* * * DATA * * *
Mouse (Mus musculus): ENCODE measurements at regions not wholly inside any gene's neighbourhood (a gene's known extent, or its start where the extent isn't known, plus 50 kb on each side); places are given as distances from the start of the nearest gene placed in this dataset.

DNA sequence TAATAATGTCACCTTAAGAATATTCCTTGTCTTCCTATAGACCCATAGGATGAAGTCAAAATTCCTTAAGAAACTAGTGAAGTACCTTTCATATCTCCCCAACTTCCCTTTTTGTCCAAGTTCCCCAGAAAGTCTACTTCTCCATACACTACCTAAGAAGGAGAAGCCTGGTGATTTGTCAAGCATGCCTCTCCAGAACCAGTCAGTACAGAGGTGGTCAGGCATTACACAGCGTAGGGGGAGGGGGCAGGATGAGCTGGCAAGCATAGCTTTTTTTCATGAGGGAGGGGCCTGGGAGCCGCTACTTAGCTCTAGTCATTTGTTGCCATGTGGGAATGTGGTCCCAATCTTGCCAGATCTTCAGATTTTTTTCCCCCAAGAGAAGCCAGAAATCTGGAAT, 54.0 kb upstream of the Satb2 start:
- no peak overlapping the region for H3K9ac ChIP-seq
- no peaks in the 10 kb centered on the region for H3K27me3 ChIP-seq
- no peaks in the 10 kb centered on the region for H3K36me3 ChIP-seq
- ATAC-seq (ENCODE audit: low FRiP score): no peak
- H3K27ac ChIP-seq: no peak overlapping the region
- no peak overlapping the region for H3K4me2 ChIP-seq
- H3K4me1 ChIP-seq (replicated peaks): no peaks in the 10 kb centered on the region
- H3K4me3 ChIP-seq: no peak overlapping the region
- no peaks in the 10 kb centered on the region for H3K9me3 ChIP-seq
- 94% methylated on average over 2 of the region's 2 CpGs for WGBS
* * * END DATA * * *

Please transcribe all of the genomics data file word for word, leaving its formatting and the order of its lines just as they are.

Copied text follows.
Mouse (Mus musculus): ENCODE measurements at regions not wholly inside any gene's neighbourhood (a gene's known extent, or its start where the extent isn't known, plus 50 kb on each side); places are given as distances from the start of the nearest gene placed in this dataset.

DNA sequence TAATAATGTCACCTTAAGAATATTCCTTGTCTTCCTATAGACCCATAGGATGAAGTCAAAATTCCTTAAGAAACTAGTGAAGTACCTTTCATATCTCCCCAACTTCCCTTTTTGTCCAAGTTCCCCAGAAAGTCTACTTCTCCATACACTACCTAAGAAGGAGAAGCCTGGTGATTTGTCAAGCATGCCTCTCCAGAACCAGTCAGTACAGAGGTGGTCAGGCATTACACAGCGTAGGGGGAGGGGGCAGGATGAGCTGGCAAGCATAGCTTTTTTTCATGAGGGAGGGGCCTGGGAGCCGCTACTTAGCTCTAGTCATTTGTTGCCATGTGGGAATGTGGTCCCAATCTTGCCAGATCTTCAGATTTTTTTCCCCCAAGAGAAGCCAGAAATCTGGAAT, 54.0 kb upstream of the Satb2 start:
- no peak overlapping the region for H3K9ac ChIP-seq
- no peaks in the 10 kb centered on the region for H3K27me3 ChIP-seq
- no peaks in the 10 kb centered on the region for H3K36me3 ChIP-seq
- ATAC-seq (ENCODE audit: low FRiP score): no peak
- H3K27ac ChIP-seq: no peak overlapping the region
- no peak overlapping the region for H3K4me2 ChIP-seq
- H3K4me1 ChIP-seq (replicated peaks): no peaks in the 10 kb centered on the region
- H3K4me3 ChIP-seq: no peak overlapping the region
- no peaks in the 10 kb centered on the region for H3K9me3 ChIP-seq
- 94% methylated on average over 2 of the region's 2 CpGs for WGBS